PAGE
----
In 2018 Animal Activists Found A Lone Dolphin Inside A Closed Aquarium

Image: Dolphin Project

After years of declining visitor numbers, Inubosaki Marine Park Aquarium closed its doors in January 2018. At the time, it was not known what had happened to the hundreds of animals that called the attraction home. However, two months later, activists made a disturbing discovery.

Image: Vimeo/Dolphin Project

Inubosaki Marine Park Aquarium is located in Ch?shi, Japan. The coastal town lies to the northeast of the capital, Tokyo, and the aquarium was once a popular tourist attraction. The tsunami of 2011 changed all of that, though.

Image: Toshiharu Kato/Japanese Red Cross/IFRC via Getty Images

You see, the almighty waves that were sparked by the T?hoku earthquake severely affected the region in which Ch?shi is situated. And the consequences of the natural disaster were devastating. In fact, the damage was such that it led to a nuclear crisis at the Fukushima Daiichi Nuclear Power Plant complex – where a trio of reactors went into catastrophic meltdown.

Image: Dolphin Project

The nuclear accidents would have a lasting impact on Japan’s northeast, too. Understandably, the release of radioactive materials in the area made it less of an appealing holiday destination for tourists. And as a result, visitor numbers at the Inubosaki Marine Park Aquarium began to dwindle.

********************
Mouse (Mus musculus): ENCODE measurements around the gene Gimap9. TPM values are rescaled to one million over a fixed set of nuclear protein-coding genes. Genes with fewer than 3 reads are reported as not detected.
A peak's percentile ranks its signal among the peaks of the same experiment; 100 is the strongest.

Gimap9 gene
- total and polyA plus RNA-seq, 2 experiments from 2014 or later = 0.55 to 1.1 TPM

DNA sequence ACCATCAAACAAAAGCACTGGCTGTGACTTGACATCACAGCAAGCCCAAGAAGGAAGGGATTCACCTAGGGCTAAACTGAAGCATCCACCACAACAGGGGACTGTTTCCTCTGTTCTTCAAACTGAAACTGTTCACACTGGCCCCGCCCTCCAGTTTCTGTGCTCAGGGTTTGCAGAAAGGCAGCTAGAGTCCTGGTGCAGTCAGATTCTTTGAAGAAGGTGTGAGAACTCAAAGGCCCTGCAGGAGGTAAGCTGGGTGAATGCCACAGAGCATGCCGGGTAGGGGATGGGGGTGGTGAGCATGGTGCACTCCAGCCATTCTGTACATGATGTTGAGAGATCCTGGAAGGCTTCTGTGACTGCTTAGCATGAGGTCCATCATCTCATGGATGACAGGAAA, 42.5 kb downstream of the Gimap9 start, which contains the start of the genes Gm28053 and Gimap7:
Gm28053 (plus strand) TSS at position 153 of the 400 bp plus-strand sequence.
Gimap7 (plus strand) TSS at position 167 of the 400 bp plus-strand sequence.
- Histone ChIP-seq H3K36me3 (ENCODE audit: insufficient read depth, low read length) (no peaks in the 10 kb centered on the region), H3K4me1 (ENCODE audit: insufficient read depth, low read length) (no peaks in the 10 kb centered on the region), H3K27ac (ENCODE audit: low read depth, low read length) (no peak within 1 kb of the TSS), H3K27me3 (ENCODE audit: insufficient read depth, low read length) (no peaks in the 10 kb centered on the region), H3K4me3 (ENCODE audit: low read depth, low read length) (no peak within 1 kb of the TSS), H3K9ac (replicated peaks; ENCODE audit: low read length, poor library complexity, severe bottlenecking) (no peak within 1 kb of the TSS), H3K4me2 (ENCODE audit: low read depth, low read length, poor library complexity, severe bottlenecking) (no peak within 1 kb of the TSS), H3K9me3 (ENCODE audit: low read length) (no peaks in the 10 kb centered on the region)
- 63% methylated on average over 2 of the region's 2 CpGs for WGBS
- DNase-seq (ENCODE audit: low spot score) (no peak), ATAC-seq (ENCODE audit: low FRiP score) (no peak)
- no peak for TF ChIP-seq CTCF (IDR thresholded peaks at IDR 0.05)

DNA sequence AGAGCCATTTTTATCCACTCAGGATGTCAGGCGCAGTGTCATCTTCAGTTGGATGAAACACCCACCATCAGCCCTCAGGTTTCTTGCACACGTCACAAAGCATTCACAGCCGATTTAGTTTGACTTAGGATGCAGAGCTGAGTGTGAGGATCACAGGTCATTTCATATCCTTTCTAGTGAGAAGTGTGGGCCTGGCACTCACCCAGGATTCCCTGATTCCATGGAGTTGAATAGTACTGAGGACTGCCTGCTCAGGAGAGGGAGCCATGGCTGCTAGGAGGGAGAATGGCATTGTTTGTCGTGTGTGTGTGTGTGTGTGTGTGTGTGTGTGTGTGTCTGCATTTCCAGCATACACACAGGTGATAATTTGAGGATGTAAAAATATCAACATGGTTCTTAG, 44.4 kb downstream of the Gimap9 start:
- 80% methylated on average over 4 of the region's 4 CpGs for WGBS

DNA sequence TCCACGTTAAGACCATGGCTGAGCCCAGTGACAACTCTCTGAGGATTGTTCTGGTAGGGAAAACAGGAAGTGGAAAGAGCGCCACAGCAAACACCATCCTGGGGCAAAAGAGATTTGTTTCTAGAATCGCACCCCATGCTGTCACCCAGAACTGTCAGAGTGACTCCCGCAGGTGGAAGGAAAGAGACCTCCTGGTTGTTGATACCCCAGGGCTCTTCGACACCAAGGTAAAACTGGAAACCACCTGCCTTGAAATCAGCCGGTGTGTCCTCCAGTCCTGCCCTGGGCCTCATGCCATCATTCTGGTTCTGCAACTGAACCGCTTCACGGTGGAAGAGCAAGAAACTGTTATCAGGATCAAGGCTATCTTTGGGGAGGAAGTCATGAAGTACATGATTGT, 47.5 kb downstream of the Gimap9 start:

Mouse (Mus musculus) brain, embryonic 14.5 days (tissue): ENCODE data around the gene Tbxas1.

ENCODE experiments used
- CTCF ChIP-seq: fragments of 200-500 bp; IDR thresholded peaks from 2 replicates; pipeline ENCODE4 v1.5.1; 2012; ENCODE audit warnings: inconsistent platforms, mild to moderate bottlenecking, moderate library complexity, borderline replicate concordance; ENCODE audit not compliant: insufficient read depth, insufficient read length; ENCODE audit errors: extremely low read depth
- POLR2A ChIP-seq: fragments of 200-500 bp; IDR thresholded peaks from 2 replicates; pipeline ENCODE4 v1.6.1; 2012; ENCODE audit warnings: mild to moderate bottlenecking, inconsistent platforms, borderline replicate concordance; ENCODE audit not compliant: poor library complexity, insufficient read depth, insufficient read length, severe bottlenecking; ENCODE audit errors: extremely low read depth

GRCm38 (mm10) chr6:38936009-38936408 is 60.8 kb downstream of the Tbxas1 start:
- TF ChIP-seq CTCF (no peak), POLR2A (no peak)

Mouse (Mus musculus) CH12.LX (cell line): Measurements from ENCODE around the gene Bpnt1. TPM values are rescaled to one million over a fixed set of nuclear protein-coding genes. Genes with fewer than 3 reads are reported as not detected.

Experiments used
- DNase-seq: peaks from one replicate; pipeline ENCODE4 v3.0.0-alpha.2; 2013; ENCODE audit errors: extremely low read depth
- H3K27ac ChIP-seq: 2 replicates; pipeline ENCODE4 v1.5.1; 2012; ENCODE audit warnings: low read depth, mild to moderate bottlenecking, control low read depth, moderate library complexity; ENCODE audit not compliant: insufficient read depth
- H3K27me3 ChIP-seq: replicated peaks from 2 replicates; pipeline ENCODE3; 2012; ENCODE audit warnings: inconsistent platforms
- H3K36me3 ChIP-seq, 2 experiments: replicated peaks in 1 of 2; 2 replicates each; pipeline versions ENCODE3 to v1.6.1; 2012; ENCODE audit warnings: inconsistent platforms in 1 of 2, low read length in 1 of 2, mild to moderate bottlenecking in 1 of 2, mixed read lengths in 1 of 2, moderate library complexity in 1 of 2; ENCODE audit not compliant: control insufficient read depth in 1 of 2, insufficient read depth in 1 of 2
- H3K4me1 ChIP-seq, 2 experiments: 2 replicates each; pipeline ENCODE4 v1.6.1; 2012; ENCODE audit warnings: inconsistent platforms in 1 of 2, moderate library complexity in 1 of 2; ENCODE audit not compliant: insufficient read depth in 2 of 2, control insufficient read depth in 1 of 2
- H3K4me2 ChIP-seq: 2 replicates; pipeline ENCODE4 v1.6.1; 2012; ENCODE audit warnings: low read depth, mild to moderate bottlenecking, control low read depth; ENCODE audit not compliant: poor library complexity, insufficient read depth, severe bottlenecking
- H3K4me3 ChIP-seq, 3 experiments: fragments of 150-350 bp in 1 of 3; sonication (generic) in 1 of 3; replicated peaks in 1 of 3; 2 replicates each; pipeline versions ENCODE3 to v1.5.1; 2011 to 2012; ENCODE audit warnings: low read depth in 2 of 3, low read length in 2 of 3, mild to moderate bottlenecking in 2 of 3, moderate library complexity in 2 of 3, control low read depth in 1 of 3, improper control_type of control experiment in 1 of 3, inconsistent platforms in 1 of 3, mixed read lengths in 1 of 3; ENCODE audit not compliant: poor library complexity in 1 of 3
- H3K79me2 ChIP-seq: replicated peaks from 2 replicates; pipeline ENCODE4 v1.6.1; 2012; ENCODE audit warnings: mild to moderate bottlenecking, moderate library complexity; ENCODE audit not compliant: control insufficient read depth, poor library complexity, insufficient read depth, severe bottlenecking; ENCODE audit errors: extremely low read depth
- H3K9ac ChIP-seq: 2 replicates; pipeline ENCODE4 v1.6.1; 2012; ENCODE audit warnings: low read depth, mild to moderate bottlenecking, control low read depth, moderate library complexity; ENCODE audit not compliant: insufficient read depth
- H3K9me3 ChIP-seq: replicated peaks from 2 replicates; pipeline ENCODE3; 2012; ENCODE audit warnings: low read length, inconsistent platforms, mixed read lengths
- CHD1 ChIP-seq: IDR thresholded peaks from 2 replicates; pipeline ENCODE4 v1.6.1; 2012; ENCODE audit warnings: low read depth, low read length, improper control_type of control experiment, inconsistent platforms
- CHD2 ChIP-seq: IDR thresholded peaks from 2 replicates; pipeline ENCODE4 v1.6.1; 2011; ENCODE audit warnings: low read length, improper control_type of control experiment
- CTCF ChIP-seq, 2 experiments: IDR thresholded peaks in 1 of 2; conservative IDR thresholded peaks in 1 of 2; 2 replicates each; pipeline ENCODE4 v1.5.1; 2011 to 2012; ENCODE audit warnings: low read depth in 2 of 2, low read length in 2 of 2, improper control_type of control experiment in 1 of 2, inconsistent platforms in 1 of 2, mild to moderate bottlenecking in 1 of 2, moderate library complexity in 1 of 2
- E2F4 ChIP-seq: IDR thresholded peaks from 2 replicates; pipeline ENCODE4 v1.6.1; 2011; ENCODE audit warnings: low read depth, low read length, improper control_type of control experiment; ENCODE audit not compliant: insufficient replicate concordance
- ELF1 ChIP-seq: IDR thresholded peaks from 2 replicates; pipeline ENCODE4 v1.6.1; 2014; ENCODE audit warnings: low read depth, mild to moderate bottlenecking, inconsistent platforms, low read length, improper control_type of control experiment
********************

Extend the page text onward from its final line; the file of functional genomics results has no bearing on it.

Image: At by At

So, seven years after the earthquake and tsunami, the aquarium shut its doors for the final time, in January 2018. Prior to this, the facility had been home to hundreds of animals, including fish, reptiles, penguins and a dolphin called Honey.

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Image: Dolphin Project

It had been up to the marine park’s owner, then, to decide the fates of all the creatures in their care. But two months after the aquarium’s closure, it seemed that no effort had been made to relocate the animals at Inubosaki.

Image: Vimeo/Dolphin Project

Then in March 2017 local animal activists captured footage of Honey floating in a dingy pool on the abandoned site. Later, an observer told welfare organization Dolphin Project, “For two hours, Honey floated alone in a corner of her shallow, shadeless tank.”

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Image: YouTube/The Dodo

And sadly, Honey’s abandonment at the marine park was just the latest in a string of tragedies that had marred her life. You see, the dolphin had been captured from the wild in 2005 during the annual hunt that takes place in Taiji – a settlement on the west coast of Japan.

Image: YouTube/The Dodo

The port town was, in fact, made infamous by 2009’s award-winning documentary The Cove. The film highlights the brutality of the local hunt, during which dolphins are driven into a small bay where they are more easily caught or killed.

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Image: YouTube/The Dodo

But as awareness of the “inhumane” practices used at Taiji rose, The Japanese Association of Zoos and Aquariums withdrew its support of the hunt. The decision came too late for many dolphins, though, including Honey, who wound up at Inubosaki.

Image: Vimeo/Dolphin Project